Family Health Guide

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Birth Control: Condom

You might balk at using a condom - you're married after all. But when used correctly it's a reliable and easy-to-use non-hormonal method. Plus, there's one for each of you. The male condom is a thin latex, polyurethane (plastic) or animal membrane sheath that fits over a man's penis to collect sperm and keep it from entering the uterus. When used typically with some errors, the male condom is 97% effective at preventing pregnancy; the female condom 79%.

So what is a female condom? It's a thin plastic pouch that lines the vagina and is held in place by a closed inner ring at the cervix, plus there's an outer ring at the opening of the vagina to create a barrier between the uterus and sperm. It can be inserted up to 8 hours before sex. This is probably the least "sexy" birth control option and is not widely used, but it is an option.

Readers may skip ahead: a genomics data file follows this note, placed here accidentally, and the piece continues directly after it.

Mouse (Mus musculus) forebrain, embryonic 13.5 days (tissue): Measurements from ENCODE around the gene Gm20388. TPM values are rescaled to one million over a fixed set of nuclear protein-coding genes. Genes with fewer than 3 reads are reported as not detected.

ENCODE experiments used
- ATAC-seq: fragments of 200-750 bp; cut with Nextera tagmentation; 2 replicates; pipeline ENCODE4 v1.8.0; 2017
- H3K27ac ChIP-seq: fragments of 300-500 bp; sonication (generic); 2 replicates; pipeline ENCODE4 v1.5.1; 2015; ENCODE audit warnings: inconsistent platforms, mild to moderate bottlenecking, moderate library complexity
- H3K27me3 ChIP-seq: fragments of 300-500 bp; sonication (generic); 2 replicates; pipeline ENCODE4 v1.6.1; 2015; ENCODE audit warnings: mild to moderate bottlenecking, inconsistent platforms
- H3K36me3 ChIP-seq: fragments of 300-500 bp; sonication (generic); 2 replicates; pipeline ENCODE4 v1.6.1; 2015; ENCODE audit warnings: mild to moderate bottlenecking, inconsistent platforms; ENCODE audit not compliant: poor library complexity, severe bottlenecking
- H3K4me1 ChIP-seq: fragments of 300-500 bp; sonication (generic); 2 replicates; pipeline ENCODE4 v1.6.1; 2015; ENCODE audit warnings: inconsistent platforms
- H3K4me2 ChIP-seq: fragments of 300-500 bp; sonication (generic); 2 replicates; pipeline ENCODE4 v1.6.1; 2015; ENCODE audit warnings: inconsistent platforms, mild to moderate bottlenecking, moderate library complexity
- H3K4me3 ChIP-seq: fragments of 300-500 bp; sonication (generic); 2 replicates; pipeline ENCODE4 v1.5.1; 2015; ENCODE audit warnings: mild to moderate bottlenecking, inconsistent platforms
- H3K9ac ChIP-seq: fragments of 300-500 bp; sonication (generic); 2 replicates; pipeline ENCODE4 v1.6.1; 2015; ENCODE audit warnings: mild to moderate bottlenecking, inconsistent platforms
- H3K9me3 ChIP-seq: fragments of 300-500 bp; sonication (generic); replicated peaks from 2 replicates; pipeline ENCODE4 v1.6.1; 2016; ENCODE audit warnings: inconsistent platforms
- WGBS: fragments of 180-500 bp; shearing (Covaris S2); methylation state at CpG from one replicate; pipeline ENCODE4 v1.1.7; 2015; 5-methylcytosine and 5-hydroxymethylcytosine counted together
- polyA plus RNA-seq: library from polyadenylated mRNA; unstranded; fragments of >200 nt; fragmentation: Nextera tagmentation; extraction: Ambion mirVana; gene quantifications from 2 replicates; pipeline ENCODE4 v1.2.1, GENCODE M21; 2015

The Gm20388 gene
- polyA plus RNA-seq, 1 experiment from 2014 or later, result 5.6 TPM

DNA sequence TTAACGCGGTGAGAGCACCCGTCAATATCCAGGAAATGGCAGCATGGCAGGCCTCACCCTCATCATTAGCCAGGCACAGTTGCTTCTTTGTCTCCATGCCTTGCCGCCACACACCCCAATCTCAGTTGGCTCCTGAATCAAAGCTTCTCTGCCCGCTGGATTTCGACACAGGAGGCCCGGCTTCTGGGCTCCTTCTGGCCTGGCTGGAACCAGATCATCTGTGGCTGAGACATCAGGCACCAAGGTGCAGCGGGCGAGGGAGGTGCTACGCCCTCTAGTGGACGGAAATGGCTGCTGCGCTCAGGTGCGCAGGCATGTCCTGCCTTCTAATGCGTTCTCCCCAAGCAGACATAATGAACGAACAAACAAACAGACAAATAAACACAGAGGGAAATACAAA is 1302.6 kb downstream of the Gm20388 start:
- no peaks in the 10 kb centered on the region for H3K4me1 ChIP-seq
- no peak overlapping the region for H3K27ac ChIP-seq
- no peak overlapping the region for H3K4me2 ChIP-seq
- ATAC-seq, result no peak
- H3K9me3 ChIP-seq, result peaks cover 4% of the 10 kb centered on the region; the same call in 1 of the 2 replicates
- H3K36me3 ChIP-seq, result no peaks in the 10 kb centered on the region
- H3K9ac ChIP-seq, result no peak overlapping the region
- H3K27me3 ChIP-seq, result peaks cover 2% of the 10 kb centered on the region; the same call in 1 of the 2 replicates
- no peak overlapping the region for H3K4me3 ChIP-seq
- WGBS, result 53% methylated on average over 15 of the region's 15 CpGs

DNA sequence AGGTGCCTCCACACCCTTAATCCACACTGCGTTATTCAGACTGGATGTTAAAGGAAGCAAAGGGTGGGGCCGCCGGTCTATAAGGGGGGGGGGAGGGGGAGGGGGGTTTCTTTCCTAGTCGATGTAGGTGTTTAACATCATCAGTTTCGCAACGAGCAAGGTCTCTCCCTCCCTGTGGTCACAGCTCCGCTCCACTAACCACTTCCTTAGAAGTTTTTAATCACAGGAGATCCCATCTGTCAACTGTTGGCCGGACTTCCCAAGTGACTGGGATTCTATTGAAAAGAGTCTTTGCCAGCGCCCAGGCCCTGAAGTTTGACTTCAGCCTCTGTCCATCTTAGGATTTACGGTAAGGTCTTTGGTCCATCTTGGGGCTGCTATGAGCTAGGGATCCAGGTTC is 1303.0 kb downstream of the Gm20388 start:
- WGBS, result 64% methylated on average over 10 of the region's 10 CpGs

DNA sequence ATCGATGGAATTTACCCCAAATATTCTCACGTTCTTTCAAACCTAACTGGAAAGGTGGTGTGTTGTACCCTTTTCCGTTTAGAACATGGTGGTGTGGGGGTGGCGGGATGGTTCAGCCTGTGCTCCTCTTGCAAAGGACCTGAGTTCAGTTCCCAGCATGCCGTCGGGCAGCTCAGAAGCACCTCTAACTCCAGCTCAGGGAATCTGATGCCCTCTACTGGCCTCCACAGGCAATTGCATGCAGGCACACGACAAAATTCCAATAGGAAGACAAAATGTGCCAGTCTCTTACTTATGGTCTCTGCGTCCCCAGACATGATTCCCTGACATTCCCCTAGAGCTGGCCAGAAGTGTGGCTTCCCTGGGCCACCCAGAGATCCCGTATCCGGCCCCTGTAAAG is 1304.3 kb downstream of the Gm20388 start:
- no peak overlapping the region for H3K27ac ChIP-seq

Both types of condoms reduce the spread of STDs and are more effective against unwanted pregnancies when used with a spermicide that immobilizes and kills sperm.

And if you're thinking that two is better than one, it's not. Never use a male and female condom together as they are both more likely to break from friction. Rare but possible side effects include a latex allergy and an itchy, burning or stinging reaction to spermicide.